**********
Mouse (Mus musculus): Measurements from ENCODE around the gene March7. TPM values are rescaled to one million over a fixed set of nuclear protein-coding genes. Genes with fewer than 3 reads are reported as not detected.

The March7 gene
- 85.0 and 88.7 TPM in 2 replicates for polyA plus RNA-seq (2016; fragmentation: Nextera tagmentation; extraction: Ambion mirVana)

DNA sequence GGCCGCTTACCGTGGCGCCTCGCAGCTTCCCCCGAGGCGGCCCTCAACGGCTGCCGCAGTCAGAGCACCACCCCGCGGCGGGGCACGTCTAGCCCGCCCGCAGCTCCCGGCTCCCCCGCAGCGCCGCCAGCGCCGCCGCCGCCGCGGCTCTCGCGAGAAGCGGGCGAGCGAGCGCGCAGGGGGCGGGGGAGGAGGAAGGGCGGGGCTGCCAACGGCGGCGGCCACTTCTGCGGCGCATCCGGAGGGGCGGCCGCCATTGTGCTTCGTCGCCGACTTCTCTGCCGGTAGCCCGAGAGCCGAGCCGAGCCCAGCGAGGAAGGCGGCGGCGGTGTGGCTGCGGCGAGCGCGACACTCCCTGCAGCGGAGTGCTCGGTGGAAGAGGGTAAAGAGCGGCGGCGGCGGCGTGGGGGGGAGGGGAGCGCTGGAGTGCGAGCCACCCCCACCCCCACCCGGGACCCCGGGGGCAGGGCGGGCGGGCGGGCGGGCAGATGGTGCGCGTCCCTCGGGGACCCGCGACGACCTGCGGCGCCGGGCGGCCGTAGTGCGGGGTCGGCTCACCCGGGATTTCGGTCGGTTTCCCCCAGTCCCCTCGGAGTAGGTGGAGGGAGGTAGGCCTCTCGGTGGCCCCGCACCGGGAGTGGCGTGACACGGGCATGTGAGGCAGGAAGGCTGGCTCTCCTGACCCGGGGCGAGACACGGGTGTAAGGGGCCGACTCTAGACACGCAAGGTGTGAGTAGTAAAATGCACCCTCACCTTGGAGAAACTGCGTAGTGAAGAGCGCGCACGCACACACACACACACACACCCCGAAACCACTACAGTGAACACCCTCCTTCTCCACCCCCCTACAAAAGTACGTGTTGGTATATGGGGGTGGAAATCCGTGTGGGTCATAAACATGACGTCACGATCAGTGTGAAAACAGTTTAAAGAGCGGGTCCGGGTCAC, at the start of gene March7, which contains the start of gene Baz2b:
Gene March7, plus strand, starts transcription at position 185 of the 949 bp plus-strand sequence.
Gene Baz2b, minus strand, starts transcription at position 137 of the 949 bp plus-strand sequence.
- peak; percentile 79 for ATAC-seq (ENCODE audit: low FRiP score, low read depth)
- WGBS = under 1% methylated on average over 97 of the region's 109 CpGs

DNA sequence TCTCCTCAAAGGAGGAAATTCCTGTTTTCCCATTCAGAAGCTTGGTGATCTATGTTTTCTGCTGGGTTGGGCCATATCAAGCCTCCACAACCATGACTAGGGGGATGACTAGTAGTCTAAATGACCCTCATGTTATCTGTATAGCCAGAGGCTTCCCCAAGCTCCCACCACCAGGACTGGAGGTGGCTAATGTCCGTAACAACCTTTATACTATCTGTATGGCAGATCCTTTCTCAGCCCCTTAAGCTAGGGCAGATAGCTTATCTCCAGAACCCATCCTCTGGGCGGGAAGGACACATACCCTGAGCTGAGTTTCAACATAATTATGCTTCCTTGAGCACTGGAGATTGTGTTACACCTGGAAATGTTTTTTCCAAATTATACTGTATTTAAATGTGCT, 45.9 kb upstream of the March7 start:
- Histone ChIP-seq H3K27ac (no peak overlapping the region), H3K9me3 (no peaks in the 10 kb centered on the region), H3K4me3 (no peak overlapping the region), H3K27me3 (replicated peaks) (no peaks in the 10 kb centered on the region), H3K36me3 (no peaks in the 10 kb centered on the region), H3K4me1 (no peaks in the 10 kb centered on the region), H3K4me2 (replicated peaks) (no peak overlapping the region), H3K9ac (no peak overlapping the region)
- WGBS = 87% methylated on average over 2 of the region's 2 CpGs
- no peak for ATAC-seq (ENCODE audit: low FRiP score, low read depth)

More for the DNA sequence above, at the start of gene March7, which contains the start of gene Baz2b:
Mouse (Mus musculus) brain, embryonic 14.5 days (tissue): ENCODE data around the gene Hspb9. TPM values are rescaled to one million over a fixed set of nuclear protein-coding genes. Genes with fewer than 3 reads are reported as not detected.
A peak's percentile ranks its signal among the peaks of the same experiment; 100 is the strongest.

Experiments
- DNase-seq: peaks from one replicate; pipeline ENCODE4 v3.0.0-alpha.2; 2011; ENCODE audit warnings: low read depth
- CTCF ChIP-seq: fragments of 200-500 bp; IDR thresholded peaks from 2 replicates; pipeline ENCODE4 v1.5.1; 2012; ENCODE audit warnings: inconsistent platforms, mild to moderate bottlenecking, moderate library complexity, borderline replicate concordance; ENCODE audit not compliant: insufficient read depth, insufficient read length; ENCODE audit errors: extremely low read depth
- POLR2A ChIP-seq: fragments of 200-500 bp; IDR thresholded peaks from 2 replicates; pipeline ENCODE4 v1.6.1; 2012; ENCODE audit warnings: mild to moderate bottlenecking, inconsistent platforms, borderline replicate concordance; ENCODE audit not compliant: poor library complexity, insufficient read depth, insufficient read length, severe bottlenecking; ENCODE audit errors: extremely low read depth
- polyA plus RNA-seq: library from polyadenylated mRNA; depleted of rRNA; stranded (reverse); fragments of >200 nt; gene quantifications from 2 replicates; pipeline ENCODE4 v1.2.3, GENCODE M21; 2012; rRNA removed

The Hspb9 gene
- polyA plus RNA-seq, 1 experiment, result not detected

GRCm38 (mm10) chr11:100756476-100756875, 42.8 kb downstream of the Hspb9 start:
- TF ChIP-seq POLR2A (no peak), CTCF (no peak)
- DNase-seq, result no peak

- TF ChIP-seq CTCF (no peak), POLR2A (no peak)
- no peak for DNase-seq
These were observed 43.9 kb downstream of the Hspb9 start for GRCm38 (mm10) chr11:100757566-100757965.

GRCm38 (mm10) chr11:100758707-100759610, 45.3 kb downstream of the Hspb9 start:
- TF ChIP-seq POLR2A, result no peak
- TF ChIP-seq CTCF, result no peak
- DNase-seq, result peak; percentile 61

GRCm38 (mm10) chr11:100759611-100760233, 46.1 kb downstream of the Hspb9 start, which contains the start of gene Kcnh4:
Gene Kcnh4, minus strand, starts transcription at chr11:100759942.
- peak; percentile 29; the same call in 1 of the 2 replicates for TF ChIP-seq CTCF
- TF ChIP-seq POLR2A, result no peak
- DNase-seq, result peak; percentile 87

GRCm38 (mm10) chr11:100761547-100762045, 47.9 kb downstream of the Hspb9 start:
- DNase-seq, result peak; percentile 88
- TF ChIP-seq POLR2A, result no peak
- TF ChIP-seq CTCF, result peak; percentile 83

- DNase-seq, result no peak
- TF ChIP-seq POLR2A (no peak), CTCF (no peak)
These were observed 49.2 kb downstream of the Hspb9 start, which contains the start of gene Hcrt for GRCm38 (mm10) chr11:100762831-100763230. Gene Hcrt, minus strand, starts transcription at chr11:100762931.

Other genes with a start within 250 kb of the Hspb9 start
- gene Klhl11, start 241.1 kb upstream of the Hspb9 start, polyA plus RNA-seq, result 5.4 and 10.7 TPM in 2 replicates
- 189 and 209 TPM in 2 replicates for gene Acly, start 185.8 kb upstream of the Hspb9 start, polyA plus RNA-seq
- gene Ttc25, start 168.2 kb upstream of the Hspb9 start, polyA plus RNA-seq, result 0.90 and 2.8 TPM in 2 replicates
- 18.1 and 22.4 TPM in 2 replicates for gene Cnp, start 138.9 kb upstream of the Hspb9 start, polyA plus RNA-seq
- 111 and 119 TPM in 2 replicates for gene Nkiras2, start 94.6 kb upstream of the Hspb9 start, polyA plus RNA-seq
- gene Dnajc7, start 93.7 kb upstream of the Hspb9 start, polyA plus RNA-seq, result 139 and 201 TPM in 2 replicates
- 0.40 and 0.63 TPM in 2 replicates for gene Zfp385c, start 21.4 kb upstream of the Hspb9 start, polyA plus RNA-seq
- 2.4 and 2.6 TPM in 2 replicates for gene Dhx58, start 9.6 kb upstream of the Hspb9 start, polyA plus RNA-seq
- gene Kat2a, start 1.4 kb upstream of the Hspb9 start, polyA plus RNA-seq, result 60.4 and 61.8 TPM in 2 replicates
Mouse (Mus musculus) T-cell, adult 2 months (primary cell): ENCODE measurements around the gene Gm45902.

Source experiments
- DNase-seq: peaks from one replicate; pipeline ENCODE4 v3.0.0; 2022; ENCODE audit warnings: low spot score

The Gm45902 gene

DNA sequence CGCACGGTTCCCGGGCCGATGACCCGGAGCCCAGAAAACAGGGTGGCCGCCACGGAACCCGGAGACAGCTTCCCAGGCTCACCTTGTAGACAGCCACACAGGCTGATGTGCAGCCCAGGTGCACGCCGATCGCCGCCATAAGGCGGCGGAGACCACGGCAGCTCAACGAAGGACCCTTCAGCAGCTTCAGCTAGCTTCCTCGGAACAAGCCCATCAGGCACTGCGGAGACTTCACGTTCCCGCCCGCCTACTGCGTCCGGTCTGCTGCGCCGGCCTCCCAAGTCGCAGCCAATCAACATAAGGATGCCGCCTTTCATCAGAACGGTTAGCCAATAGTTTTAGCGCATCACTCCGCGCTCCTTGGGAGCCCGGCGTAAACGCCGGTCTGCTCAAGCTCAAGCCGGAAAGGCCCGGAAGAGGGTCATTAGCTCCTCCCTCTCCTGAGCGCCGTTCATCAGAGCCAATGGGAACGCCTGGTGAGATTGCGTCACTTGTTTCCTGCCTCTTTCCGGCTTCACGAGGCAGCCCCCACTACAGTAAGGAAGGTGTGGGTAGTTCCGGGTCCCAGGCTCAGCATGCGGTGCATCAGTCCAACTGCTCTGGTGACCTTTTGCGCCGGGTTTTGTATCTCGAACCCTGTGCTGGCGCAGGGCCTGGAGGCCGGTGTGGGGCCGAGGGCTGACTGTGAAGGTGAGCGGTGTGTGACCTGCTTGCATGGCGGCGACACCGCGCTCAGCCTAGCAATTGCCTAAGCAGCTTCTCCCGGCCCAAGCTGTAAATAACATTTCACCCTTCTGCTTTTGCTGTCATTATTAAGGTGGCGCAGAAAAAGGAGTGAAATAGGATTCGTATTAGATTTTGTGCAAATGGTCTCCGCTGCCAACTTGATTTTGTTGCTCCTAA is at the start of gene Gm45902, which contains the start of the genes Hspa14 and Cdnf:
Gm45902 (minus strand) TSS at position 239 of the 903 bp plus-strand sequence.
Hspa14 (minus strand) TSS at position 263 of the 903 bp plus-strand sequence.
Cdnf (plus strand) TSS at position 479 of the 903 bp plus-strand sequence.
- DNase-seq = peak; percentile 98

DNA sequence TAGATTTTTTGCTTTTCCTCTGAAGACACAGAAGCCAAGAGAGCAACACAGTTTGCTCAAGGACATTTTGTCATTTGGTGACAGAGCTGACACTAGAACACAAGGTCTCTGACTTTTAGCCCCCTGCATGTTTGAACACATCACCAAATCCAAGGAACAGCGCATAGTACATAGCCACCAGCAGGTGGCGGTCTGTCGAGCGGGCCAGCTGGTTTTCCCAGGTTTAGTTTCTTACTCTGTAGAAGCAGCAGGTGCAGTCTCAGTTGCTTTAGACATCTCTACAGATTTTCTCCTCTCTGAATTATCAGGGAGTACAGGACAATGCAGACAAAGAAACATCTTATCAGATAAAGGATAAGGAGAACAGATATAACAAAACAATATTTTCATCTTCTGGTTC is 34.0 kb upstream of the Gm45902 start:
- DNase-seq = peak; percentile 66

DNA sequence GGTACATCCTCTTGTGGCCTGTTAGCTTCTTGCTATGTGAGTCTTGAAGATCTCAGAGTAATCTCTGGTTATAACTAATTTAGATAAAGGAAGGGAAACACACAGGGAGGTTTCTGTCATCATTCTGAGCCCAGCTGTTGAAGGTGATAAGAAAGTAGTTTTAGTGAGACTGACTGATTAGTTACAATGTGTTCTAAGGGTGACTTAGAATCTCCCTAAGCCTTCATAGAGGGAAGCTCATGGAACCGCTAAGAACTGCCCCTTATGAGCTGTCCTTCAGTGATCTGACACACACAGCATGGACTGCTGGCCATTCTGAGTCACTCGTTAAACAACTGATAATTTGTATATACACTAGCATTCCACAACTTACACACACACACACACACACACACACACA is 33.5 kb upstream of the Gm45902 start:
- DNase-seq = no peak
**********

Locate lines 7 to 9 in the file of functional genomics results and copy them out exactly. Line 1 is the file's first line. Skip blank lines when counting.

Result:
- peak; percentile 79 for ATAC-seq (ENCODE audit: low FRiP score, low read depth)
- WGBS = under 1% methylated on average over 97 of the region's 109 CpGs

DNA sequence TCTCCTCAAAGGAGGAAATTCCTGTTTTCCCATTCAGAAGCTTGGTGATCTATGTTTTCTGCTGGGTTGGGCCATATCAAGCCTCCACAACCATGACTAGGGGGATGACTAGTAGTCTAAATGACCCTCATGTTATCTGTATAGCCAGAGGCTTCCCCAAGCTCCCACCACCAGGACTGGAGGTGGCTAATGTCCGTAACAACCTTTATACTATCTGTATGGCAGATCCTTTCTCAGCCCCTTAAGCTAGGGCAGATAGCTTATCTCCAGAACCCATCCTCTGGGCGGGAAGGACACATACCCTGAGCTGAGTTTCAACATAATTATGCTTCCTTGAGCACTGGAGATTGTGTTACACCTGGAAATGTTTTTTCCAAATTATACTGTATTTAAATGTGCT, 45.9 kb upstream of the March7 start: